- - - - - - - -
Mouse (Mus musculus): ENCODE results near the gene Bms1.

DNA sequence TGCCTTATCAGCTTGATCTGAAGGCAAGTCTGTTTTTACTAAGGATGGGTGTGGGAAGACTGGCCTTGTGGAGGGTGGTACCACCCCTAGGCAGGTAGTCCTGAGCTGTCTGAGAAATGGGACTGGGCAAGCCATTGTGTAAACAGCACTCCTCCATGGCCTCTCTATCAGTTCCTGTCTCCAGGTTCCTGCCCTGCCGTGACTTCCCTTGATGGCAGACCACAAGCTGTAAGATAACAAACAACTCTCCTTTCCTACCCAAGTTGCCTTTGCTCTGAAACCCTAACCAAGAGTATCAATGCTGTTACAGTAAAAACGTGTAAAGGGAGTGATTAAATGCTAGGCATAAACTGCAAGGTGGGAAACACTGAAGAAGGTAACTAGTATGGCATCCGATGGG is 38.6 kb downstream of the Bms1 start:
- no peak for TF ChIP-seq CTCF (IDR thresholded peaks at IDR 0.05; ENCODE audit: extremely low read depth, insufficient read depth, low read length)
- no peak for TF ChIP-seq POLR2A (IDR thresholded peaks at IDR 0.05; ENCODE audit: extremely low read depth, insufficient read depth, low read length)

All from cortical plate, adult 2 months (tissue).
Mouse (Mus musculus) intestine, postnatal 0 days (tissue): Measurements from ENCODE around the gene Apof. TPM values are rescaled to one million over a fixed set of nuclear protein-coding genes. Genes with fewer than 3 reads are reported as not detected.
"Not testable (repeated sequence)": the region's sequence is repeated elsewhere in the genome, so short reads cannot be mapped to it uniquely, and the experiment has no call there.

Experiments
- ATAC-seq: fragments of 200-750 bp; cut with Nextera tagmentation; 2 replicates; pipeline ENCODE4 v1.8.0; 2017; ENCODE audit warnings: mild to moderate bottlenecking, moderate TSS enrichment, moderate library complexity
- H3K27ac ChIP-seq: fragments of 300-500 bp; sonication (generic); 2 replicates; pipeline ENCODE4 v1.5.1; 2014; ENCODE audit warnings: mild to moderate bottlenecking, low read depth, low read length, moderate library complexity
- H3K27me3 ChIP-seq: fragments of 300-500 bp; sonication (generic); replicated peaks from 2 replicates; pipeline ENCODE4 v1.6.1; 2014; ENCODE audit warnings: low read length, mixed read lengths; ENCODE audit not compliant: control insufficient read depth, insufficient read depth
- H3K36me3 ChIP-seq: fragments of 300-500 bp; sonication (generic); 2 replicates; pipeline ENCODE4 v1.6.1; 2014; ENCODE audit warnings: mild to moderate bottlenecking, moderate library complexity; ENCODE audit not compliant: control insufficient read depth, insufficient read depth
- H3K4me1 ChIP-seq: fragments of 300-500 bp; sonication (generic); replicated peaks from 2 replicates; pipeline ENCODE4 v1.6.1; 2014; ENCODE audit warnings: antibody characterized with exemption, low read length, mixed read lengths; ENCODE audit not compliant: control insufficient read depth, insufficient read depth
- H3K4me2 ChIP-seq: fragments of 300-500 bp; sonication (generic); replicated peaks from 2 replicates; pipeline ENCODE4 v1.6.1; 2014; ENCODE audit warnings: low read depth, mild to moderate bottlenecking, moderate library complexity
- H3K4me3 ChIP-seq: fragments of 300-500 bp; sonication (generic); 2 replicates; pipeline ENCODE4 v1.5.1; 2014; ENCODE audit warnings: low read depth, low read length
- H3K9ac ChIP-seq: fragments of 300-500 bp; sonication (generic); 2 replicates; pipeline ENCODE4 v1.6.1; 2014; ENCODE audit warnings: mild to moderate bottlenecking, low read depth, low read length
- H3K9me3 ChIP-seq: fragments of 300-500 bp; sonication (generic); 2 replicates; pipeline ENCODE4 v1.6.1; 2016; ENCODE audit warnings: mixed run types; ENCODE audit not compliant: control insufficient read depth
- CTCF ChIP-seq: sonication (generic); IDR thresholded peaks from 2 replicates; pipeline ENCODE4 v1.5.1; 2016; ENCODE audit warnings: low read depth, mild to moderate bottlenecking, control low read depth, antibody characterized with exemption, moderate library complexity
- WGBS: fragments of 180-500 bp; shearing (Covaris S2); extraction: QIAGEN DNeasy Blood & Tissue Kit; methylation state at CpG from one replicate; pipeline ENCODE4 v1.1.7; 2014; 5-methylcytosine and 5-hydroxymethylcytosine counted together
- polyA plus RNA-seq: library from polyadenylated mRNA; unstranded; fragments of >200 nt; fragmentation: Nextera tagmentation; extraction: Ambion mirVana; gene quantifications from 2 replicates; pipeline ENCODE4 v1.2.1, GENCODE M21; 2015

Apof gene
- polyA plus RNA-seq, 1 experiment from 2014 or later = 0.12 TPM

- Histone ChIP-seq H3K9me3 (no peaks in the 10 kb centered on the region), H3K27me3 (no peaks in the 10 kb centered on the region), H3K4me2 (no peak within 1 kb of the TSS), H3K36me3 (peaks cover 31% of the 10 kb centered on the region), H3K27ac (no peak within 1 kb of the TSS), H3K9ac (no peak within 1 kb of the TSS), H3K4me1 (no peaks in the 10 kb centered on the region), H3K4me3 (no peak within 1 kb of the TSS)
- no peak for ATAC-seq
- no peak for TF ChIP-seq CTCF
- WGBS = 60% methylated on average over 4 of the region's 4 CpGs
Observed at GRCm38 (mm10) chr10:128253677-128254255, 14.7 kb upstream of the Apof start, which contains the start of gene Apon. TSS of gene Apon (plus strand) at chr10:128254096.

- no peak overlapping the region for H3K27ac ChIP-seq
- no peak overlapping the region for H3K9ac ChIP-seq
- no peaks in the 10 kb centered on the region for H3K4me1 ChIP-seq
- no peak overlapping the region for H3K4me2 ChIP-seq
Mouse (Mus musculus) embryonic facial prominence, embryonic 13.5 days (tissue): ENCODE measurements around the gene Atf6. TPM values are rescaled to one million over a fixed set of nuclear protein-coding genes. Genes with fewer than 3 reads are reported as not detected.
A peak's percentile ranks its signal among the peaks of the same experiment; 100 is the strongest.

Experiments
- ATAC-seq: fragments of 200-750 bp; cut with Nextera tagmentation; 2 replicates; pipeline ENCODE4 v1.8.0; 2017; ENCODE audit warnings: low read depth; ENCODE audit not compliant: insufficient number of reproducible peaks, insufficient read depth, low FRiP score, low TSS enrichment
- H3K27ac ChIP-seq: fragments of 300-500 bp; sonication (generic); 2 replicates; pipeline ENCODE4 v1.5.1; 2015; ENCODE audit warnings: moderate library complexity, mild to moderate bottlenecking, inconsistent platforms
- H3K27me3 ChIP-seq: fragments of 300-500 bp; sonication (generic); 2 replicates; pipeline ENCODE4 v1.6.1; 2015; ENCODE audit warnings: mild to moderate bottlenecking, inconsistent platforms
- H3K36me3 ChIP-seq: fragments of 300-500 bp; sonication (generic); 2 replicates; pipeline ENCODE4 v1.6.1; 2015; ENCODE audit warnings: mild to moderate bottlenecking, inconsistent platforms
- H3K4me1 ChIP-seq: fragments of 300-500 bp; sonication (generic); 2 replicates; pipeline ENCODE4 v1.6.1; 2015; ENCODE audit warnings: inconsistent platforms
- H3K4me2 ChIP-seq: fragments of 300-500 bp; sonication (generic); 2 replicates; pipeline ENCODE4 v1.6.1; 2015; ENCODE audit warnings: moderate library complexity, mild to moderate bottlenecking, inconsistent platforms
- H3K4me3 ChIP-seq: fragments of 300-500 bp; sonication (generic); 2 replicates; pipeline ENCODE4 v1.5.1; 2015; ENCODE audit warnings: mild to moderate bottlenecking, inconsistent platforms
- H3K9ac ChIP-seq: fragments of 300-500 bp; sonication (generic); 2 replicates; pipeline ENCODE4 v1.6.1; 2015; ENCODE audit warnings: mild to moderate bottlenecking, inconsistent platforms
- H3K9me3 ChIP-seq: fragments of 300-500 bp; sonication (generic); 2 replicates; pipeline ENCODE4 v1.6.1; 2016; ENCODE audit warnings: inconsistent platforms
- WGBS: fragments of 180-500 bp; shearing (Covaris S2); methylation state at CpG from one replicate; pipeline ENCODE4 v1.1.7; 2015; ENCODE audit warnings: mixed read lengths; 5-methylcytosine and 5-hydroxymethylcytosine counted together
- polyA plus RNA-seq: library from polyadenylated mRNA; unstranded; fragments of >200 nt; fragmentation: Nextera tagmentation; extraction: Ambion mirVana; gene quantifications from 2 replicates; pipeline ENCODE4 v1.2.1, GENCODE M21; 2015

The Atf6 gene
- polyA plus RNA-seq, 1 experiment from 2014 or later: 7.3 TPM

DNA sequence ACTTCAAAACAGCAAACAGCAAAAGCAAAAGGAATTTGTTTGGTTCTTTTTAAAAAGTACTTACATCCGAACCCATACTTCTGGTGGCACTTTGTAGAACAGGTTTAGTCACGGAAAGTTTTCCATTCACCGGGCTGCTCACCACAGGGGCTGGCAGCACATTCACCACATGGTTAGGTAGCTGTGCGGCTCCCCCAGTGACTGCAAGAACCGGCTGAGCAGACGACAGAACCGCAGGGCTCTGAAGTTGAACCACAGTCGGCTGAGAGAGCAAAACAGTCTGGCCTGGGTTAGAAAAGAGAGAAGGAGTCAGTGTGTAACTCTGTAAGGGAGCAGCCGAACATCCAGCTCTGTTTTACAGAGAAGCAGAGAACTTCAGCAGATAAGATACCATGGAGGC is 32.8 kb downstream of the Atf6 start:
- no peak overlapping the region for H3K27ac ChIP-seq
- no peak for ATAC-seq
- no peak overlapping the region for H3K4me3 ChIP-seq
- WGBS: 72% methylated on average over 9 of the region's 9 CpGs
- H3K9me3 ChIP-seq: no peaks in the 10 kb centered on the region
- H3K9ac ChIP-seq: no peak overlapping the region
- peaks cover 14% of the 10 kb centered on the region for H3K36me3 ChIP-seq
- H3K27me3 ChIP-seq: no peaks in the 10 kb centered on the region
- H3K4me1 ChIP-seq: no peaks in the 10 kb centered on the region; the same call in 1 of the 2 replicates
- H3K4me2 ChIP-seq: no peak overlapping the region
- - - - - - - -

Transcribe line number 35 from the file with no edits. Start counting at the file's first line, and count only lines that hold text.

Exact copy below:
- ATAC-seq: fragments of 200-750 bp; cut with Nextera tagmentation; 2 replicates; pipeline ENCODE4 v1.8.0; 2017; ENCODE audit warnings: low read depth; ENCODE audit not compliant: insufficient number of reproducible peaks, insufficient read depth, low FRiP score, low TSS enrichment